Today, many hospitals have a running enterprise picture archiving and communication system (PACS) and their administrators should have the tools to measure the system activity and, in particular, how much it is used. The information would be valuable for decision-makers to address asset management and the development of policies for its correct utilization and eventually start training initiatives to get the best in resource utilization and operators’ satisfaction. On the economic side, a quantitative method to measure the usage of the workstations would be desirable to better redistribute existing resources and plan the purchase of new ones. The paper exploits in an unconventional way the potential of the IHE Audit Trail and Node Authentication (ATNA) profile: it uses the data generated in order to safeguard the security of patient data and to retrieve information about the workload of each PACS workstation. The method uses the traces recorded, according to the profile, for each access to image data and to calculate how much each station is used. The results, constituted by measures of the frequency of PACS station usage suitably classified and presented according to a convenient format for decision-makers, are encouraging. In the time of the spending review, the careful management of available resources is the top priority for a healthcare organization. Thanks to our work, a common medium such as the ATNA profile appears a very useful resource for purposes other than those for which it was born. This avoids additional investments in management tools and allows optimization of resources at no cost. © 2016 Society for Imaging Informatics in Medicine Source


Busilacchi A.,Marche Polytechnic University | Olivieri M.,Azienda Ospedaliero Universitaria Ospedali Riuniti | Ulisse S.,Azienda Ospedaliero Universitaria Ospedali Riuniti | Gesuita R.,Marche Polytechnic University | And 4 more authors.
Knee Surgery, Sports Traumatology, Arthroscopy | Year: 2016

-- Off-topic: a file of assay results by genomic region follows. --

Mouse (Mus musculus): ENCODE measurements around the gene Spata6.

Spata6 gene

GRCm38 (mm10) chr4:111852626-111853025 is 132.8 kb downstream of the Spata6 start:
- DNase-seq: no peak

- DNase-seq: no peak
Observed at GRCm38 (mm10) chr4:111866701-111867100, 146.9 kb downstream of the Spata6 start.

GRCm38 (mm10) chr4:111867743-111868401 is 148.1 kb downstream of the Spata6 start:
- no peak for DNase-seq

Purpose: To evaluate the sonoelastographic features of Achilles tendon healing after percutaneous treatment using real-time sonoelastography, a new tool able to quantify deformation in biological tissues. Methods: Patients with atraumatic Achilles tendon ruptures, treated with a percutaneous technique, were assessed. Sonoelastographic evaluations were performed at the myotendinous junction, tendon body/lesion site and osteotendinous junction, both for the operated and contralateral side, at 40 days, 6 months and 1 year after surgery. Using standard regions of interest, the “strain index” (SI) was calculated as an indicator of tendon elasticity. Clinical outcomes were assessed by the ATRS questionnaire at 6 months and 1 year post-operatively and correlated with sonoelastographic findings. Sixty healthy tendons from 30 volunteers were used to provide a healthy control range. Results: Twenty-five patients were recruited for this study. The SI in treated tendons showed progressive stiffening over time, especially at myotendinous junction and at the site of the sutured lesion, resulting in significantly higher stiffness than both the contralateral tendon and healthy volunteers. Peak thickness of treated tendons occurred at 6 months, with a tendency to reduce at 1 year, while never achieving a normal physiological state. Greatest remodelling was seen at the lesion site. The contralateral tendon showed significant thickening at the myotendinous and osteotendinous junctions. The SI of the contralateral tendon was found to be stiffer than physiological values found in the control group. ATRS score improved significantly between 6 months and 1 year, being negatively correlated with the SI (p < 0.001). Conclusion: RTSE showed that operatively treated Achilles tendons become progressively stiffer during follow-up, while the ATRS score improved. From a biomechanical point of view, at 1 year after surgery Achilles tendons did not show a “restitutio ad integrum”. Real-time sonoelastography provides more qualitative and quantitative details in the diagnostics and follow-up of Achilles tendon conditions as the post-operative evolution of the repairing tissue. Level of evidence: Diagnostic and therapeutic study, Level III. © 2014, European Society of Sports Traumatology, Knee Surgery, Arthroscopy (ESSKA). Source